Features

{mosimage}TORONTO - Toronto’s Catholic school board may or may not hold an election to replace a trustee accused of passing off personal spending as board expenses then turfed for failing to show up for four meetings in a row.

Province-wide teacher negotiations a no-go

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{mosimage}TORONTO - Just because provincial education bureaucrats and top union officials are sitting down together  in meeting rooms talking about wages and benefits with an eye toward another four-year deal doesn’t mean Ontario has embraced province-wide bargaining with teachers’ unions, said Education Minister Kathleen Wynne.

Teachers need to form future leaders

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{mosimage}TORONTO - Senator Romeo Dallaire wants teachers to save Canada. According to the retired general who led United Nations peacekeepers during the Rwandan genocide in 1994, the only thing that can save this country from cynicism, apathy and petty regionalism is leadership.

Catholic system is here to stay

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{mosimage}TORONTO - Ontario Education Minister Kathleen Wynne put a positive spin on the bitter debate over confessional education during the fall election campaign in a speech to Catholic teachers at their annual union meeting in Toronto March 9.

To be an Easter people

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{mosimage}What does it mean to be an Easter people? The Creed will give us some clues. Crafted as a testimony to the far-reaching significance of the presence in our midst of the Risen Lord, the Creed is our particular take on reality that in turn sets the course of our lives. It makes categorical claims about how we understand God, creation, humanity, the culmination of human history and the ultimate meaning of existence.

Saving the planet part of the faith

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{mosimage}Editor's note: Canada's Catholic bishops have waded into the national debate over global warming. On March 7, the social affairs commission of the Canadian Conference of Catholic Bishops released its new statement called Our Relationship with the Environment: The Need for Conversion. In this document, the bishops insist that Christians must lead a global effort to curb mass consumption and our governments must develop concrete plans to reduce pollution.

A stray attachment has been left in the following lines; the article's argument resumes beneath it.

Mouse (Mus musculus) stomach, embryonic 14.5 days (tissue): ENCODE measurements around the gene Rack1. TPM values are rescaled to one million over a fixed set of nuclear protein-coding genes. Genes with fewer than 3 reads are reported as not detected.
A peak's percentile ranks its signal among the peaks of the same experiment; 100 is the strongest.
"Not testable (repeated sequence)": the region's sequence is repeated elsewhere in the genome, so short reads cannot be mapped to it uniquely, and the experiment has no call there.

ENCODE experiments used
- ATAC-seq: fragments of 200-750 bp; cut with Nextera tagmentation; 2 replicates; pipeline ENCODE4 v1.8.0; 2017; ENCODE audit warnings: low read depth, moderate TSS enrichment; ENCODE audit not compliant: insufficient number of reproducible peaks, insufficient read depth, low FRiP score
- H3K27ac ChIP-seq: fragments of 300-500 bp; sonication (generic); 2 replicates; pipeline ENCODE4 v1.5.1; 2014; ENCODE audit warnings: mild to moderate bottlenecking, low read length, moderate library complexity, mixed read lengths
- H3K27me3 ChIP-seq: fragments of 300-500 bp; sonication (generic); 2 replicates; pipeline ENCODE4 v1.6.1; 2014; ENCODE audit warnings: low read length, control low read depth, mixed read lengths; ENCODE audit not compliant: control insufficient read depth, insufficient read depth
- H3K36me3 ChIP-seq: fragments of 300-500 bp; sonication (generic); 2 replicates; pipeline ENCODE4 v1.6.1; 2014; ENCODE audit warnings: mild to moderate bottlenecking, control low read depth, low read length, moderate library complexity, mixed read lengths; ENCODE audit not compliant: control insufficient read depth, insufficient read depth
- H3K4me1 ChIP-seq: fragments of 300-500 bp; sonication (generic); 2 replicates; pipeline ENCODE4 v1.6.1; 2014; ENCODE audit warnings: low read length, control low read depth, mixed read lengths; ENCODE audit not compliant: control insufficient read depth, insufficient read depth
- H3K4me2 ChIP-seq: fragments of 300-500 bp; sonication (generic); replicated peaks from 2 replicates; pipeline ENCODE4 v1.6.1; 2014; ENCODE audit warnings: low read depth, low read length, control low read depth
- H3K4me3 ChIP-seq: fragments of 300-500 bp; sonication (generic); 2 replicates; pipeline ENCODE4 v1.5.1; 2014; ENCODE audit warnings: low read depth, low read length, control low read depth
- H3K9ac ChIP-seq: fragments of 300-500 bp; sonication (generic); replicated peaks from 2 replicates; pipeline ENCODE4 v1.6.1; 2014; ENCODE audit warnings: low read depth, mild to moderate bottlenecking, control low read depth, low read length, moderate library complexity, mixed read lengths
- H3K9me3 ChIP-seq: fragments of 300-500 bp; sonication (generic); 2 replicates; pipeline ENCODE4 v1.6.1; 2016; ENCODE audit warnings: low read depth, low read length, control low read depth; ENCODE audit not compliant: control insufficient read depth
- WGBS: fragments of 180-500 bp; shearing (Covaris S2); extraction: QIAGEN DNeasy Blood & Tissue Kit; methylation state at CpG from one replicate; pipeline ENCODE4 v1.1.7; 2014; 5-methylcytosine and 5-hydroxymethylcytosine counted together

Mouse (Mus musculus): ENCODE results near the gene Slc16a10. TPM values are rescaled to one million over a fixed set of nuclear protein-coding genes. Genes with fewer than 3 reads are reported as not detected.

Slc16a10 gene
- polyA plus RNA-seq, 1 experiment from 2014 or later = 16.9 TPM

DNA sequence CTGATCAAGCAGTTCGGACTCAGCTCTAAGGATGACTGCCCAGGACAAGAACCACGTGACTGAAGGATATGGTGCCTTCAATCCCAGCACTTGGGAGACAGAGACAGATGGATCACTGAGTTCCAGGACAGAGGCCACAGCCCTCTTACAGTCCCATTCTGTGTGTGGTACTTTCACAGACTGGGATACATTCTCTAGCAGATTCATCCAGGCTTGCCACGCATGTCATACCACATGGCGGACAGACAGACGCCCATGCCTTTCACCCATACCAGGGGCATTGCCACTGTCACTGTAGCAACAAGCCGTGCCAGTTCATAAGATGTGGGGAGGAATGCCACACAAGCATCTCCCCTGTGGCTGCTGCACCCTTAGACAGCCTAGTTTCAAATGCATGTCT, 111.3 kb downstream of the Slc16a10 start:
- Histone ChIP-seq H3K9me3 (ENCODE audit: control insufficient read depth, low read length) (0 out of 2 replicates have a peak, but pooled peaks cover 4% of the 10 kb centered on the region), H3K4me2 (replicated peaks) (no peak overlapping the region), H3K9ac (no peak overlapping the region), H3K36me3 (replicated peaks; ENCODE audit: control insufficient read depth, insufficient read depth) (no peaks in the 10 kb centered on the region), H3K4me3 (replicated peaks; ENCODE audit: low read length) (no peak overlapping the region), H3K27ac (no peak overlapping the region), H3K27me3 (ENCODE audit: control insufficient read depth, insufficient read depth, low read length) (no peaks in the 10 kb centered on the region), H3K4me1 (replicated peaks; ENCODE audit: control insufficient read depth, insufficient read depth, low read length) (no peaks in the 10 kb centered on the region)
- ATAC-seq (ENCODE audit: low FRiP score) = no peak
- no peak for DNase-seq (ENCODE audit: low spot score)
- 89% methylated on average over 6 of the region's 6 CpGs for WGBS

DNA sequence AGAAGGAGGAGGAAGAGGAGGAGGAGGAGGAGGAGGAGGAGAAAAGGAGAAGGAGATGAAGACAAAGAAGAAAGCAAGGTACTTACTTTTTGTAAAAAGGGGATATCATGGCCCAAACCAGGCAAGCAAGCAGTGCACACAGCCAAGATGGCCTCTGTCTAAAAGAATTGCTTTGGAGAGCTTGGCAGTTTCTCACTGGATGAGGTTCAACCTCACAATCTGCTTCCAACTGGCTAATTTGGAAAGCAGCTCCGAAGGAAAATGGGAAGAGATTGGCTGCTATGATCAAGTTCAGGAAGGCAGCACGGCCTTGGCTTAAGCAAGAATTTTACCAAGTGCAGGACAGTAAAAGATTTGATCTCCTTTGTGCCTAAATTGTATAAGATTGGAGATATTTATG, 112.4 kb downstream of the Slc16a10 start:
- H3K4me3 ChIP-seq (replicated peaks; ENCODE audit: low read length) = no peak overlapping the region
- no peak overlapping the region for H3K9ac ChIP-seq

For the complete text of the statement can be downloaded in pdf format here. For our own report on the issue, read below.

 

Dufferin-Peel adds disclaimer to Golden Compass

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{mosimage}MISSISSAUGA, Ont. - Where Halton opted for a ban, the Dufferin-Peel Catholic District School Board has decided to go with a note.

Monasticism still thrives after 1,700 years

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Over 1,500 years ago, a young man named Benedict (480-547) abandoned his life of wealth and privilege in a morally decaying Rome and went in search of the kind of pious existence exemplified in the Gospels. For years he took refuge in a cave, living a life of discipline, prayer and contemplation. In time, Benedict, who would later be canonized, established a community of monks based on a set of rules of conduct that focused on devotion to God. What would be known as The Rule of St. Benedict became the foundation for monasticism and monastery life within the Catholic Church and played a crucial role in the expansion of Christianity throughout Europe.

Search still on for St. Mike's president

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{mosimage}TORONTO - University of St. Michael’s College president Richard Alway is moving along, but his replacement at the head of English Canada’s biggest Catholic college isn’t quite settled.

Movement to make Mary co-redemptrix

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{mosimage}Christians have debated Mary almost as long as they have been devoted to Mary. A renewed effort to persuade Pope Benedict XVI to declare a fifth Marian dogma may be setting the stage for a renewed tussle over Our Lady.

From a fragile to a durable peace

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{mosimage}Editor’s note: The following is an excerpt from the article, “A Peace to Keep in Afghanistan,” by Ernie Regehr, a senior policy advisor for Project Ploughshares, an ecumenical advocacy group for peace and disarmament. It is a response to the Manley Report on the future of Canada’s military involvement in Afghanistan. The entire article can be found on the organization’s web site, www.ploughshares.ca.

The final report of the Independent Panel on Canada’s Future Role in Afghanistan (Manley Panel, 2008) reinforced a prominent misperception in the current debate over the role of Canadian forces in Afghanistan, namely that “there is not yet a peace to keep in Afghanistan.” In large areas of the country, essentially the northern half, there is indeed a peace to keep. To be sure, it is a fragile peace, but if it is not protected, built upon and genuinely nurtured it will yet be lost.